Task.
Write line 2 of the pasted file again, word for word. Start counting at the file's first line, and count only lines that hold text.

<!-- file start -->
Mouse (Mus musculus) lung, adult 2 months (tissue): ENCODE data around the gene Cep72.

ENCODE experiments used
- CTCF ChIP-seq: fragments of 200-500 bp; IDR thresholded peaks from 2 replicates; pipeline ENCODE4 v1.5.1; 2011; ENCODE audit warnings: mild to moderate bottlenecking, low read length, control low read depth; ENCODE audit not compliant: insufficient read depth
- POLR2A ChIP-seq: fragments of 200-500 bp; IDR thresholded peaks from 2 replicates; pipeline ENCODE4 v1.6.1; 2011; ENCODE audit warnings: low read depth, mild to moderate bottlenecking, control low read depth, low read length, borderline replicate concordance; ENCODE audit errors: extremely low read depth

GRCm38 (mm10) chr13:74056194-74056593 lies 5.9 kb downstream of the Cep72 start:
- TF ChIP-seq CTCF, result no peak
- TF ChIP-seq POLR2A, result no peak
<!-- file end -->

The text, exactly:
ENCODE experiments used